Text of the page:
National Cat Day

Today is National Cat Day. Founded in 2005 by Pet and Family Lifestyle Expert & Animal Welfare Advocate Colleen Paige, the day is meant to celebrate the cats in our lives and encourage their adoption. 

What’s National Cat Day without pictures of cats? Here are the two who graced our lives for many years until they moved on to the great playground in the sky. Both were rescues. The black cat was Maleficent (Mally)

and the orange tabby
was Maxwell. We used to refer to them as our Halloween cats. (Seems appropriate for this time of year.)

Cats and other animals abound in cozy mysteries. There are the Pet-Sitter and Pet Rescue Mysteries by Linda O. Johnston, the Cat Who Mysteries by Lillian Jackson Braun, the Mrs. Murphy Mysteries by Rita Mae Brown and a slew of others. I found this list compiled in 2007 on cozy-mystery.com of cat theme mysteries: http://www.cozy-mystery.com/blog/kittens-cats-and-cozies-cat-mysteries.html I’m sure there are a lot of new ones since then.

I love cozies. I read and write them. I’ve heard a lot of people try to explain what makes a mystery a cozy, but I’m not convinced there’s a clear definition. For me, it’s usually a “I know it when I see it” kind of proposition. But most people seem to agree that a cozy doesn’t dwell on violence and has little or no sex in it. The emphasis is on solving the crime and restoring order to the protagonist’s world, something that doesn’t always happen in real life.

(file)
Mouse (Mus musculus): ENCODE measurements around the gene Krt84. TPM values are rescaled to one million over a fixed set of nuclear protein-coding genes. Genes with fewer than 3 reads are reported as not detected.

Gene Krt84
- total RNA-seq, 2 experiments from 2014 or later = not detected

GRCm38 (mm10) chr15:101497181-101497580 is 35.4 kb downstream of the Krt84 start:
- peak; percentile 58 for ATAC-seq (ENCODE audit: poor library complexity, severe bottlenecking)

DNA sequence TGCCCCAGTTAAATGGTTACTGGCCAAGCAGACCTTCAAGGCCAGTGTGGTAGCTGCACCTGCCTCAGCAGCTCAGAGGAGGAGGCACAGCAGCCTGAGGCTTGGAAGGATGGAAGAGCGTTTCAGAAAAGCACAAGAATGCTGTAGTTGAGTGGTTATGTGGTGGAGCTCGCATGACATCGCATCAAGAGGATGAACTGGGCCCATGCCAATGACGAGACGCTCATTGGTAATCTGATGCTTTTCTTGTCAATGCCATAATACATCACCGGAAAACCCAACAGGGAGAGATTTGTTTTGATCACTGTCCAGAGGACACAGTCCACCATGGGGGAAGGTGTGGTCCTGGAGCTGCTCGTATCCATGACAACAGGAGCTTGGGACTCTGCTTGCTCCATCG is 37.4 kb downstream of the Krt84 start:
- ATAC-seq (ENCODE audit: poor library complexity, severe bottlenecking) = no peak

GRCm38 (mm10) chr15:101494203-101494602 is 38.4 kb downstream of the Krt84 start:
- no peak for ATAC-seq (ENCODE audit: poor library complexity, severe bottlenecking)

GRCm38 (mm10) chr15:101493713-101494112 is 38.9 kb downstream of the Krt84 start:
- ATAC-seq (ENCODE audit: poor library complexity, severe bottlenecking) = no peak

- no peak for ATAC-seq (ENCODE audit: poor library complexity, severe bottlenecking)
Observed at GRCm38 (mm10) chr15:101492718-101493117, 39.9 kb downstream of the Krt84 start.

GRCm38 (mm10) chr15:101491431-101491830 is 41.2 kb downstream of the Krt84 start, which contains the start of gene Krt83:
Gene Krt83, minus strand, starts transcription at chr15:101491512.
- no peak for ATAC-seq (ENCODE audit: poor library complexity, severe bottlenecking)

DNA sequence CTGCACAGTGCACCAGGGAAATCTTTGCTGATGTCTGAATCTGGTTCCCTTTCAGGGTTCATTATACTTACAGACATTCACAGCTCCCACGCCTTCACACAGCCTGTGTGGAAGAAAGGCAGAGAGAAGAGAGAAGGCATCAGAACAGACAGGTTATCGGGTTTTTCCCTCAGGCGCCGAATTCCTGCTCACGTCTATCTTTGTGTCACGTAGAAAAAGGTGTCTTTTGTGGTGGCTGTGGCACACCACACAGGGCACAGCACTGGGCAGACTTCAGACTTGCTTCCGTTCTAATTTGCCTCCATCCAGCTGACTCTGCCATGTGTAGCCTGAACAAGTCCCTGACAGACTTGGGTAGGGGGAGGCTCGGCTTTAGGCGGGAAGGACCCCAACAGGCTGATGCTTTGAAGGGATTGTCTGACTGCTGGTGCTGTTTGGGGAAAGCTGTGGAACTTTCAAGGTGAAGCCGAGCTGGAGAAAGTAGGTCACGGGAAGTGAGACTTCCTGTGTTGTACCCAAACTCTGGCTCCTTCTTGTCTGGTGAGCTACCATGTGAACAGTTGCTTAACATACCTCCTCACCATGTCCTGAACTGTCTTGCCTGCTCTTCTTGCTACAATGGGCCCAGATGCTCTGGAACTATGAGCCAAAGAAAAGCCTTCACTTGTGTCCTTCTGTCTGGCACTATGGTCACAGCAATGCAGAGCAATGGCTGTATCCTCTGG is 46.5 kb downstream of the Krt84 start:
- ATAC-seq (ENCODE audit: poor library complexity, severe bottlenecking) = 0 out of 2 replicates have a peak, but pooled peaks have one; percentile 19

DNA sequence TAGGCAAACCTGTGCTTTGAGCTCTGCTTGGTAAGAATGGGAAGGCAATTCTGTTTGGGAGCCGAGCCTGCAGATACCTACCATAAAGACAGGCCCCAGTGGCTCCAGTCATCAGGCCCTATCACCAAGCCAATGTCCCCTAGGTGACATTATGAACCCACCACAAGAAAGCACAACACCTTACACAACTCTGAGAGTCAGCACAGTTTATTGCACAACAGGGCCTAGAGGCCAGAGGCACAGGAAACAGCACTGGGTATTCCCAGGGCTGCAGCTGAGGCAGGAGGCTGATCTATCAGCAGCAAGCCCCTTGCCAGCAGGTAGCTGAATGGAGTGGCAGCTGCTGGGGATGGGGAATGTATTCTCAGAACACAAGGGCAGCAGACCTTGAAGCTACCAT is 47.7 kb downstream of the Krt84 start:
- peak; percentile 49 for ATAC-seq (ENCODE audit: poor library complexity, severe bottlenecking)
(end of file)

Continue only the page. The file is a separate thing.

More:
Cozies often involve amateur detectives, i.e. ordinary people. I think the reason there are so many cats and other animals in cozies is because these kinds of mysteries are about murder intruding on ordinary people’s everyday lives and animals are a part of that everyday life. Just look at the billions we spend on our pets every year. Yes, billions. The Los Angeles County Library acknowledged the importance of animals in our lives this past summer with their Paws to Read program. If you’re going to write about the average person’s life you’ve got to mention a pet here and there.

My own book, Fatal Brushstroke, is a cozy. In it, computer programmer and tole-painting enthusiast Rory Anderson discovers the body of her painting teacher in her garden. Well, she’s not the first one to find the body. There's this neighborhood dog: “A fluffy ball of fur named Mitzi was the first to sniff out the intruder, alerting the unsuspecting residents of Seagull Lane to the grim discovery.” Rory may not have a pet of her own, but she comes across a number of them throughout the book as someone would in real life.

Today I’m going to curl up with a cozy mystery and celebrate the cats who've brightened  my life. What about you?

Tuesday, October 28, 2014